Communicated with another blogger, found out he agrees and actually planned to write about the very same conclusion. Now I need to hurry in order to save whatever originality my thought might have had. :)
Cuts of procurement
problems programs usually yield surprisingly little savings. Well, experience alleviates the surprise, for there's really a pattern.
Assume a procurement program was about 200 aircraft and after delivery of 60 aircraft something changes and the program shall be cut down to 160 aircraft - a cut of remaining deliveries by 40%. The price for the remaining deliveries usually drops by far less than 40%, usually more as 10-15%, and this is not only due to lost economies of scale.
The reason for why it may even happen that such cuts don't save anything or no substantial sum is in the existing contracts; there's usually a penalty clause saying that if the government cancels or renegotiates the contract, a certain substantial penalty shall be paid.
Why would governments agree to such a clause in the first place? They're in a position of strength at the during the bargaining (assuming there's any bargaining at all). Sure, they want that piece of kit, but they can buy elsewhere, while the supplier likely needs the development money and order to get an exportabel product in the first place.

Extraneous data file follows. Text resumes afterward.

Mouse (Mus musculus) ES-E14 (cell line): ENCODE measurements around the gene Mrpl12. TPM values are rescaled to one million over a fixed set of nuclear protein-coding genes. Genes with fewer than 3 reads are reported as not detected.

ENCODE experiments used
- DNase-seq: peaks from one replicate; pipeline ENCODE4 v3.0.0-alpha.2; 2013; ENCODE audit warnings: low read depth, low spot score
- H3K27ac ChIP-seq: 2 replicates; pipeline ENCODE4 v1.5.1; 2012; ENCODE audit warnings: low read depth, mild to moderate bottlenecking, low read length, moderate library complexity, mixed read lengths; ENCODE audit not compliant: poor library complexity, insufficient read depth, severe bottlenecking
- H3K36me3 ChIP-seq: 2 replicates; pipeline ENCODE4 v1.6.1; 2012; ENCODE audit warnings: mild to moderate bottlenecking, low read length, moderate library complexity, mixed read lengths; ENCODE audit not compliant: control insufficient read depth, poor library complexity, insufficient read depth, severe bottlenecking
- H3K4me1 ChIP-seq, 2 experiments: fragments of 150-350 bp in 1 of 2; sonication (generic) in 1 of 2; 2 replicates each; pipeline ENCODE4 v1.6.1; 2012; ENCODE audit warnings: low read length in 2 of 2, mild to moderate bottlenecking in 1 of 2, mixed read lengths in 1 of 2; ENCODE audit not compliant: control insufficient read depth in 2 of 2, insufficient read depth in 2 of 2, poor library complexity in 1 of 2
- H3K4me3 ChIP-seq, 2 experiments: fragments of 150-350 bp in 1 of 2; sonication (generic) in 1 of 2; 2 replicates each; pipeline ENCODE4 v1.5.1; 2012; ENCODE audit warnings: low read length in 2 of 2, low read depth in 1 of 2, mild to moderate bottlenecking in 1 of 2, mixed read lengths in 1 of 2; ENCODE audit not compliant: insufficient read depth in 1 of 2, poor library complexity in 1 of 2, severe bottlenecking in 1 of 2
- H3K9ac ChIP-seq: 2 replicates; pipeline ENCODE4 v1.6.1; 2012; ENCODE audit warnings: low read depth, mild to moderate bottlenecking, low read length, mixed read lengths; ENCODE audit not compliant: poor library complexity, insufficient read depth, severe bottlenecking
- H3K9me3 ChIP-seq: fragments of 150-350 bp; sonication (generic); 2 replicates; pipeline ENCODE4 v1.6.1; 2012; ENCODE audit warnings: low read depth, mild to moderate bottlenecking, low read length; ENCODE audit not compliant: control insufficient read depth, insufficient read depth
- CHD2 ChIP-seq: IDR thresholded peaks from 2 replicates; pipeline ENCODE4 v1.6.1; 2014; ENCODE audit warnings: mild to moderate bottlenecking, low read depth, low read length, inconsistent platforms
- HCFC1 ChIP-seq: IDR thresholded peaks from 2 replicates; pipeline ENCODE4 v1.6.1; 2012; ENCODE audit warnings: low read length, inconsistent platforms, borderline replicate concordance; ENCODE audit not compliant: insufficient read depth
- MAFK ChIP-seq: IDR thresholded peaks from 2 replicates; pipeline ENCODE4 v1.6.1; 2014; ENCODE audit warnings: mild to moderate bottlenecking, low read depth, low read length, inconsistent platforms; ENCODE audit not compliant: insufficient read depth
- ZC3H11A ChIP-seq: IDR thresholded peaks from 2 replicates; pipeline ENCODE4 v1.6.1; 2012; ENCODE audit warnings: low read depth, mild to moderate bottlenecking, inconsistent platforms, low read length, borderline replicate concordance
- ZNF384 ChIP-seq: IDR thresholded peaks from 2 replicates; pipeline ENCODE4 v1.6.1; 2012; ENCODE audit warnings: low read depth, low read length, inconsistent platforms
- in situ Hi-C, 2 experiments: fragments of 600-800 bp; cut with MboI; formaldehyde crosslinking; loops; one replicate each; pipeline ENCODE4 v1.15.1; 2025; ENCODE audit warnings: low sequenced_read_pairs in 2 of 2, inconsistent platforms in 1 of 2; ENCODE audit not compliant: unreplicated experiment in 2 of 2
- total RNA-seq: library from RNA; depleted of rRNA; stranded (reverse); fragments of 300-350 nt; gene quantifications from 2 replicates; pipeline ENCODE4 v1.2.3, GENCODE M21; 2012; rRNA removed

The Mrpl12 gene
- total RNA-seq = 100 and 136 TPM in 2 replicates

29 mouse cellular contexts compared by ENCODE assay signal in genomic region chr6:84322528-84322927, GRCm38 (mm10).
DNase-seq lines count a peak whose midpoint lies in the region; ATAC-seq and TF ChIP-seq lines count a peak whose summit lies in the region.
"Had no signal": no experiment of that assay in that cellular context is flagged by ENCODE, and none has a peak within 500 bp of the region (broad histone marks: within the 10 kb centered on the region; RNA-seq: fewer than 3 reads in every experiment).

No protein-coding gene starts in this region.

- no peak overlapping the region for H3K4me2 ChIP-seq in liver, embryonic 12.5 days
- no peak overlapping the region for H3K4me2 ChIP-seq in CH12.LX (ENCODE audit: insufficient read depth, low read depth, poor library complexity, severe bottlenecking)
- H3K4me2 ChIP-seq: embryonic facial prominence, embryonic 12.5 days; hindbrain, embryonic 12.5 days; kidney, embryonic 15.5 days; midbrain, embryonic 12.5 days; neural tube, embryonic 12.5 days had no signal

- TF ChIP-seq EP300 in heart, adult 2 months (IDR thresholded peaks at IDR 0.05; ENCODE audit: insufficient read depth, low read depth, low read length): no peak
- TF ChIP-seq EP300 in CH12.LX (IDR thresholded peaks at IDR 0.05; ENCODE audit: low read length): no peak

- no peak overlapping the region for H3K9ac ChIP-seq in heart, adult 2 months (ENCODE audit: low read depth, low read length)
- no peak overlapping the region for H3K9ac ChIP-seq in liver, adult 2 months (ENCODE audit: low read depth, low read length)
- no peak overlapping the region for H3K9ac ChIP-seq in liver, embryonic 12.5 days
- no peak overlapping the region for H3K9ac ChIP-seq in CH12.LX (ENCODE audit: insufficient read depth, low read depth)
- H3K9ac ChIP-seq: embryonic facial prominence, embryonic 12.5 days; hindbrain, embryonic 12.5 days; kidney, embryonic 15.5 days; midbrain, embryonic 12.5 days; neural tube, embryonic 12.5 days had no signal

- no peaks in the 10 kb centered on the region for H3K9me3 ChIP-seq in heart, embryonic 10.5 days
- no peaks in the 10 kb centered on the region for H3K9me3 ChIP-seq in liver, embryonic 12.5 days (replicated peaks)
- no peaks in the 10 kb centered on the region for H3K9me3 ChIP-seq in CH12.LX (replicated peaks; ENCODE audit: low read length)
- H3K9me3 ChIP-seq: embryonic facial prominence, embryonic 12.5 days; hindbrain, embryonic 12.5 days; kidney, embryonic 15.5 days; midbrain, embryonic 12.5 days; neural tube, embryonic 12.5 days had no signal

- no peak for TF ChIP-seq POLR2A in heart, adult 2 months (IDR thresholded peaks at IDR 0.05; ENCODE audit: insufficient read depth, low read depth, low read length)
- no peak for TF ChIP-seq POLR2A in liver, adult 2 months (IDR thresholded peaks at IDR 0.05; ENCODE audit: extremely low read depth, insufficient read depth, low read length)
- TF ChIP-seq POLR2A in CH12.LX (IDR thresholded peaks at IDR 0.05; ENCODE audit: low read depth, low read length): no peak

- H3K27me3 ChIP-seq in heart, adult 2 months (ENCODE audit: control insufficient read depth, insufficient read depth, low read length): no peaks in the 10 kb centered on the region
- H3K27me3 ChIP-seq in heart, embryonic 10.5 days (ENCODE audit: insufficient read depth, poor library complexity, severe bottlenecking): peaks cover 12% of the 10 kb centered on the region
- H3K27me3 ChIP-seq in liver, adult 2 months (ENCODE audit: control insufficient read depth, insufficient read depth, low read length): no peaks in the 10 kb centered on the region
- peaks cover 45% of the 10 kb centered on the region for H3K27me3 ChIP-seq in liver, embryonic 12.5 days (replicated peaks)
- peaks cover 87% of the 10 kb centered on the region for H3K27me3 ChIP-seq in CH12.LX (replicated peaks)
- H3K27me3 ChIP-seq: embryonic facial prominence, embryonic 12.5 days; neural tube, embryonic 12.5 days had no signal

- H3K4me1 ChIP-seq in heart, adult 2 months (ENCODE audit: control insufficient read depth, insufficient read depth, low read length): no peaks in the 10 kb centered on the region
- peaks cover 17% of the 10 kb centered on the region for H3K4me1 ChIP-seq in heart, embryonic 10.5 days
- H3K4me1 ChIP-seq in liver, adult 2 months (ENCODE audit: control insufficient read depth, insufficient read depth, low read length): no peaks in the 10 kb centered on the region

The answer is that bureaucrats and politicians in office want to rig the contract so fast that it makes cancellation difficult. This rigging is meant to reduce the freedom of action of governments in the future and doesn't serve the interests of the people at all. It merely serves the personal preferences of the bureaucrats and politicians in favour of 'their' project. They exploit the 'sunk costs' issue to suit their personal preferences.The more the program advances, the less costs are not sunk and depending on the contract text it's even possible that a point approaches at which the contract penalty is as large as the remaining regular order. The program would then be immune to cuts because cuts would not save any funds at all.
|illustration principal-agent problem, (c) "MisterX000", wikipedia|
This is yet another example for how bureaucracies (and politicians) as agents of the citizens (principal) don't truly represent the interests of the people, but their own ones. It's an example for a principal-agent problem.
The solution is simple, and may actually help not only in military procurement, but in governance in general: Outlaw contract penalties and anything which has the same effect in government procurement of goods or services. Make it plain illegal and ineffective. This wouldn't neutralize penalty clauses retroactively (because of the rule of law), but it could save a country such as Germany billions of Euros per year on average.
Edit: There's an additional and substantial benefit in this proposal for countries with a tendency to cancel big programs often. An example would be the U.S.Army and USMC, which appear to be almost totally unable to bring an all-new combat vehicle or helicopter program into the production phase.
The example is that while the costs for cancellation are not initially high-profile, the corporations would likely seek to get a fixed and lower revenue as a substitute for it. This would be hig-profile, visible from start as costs.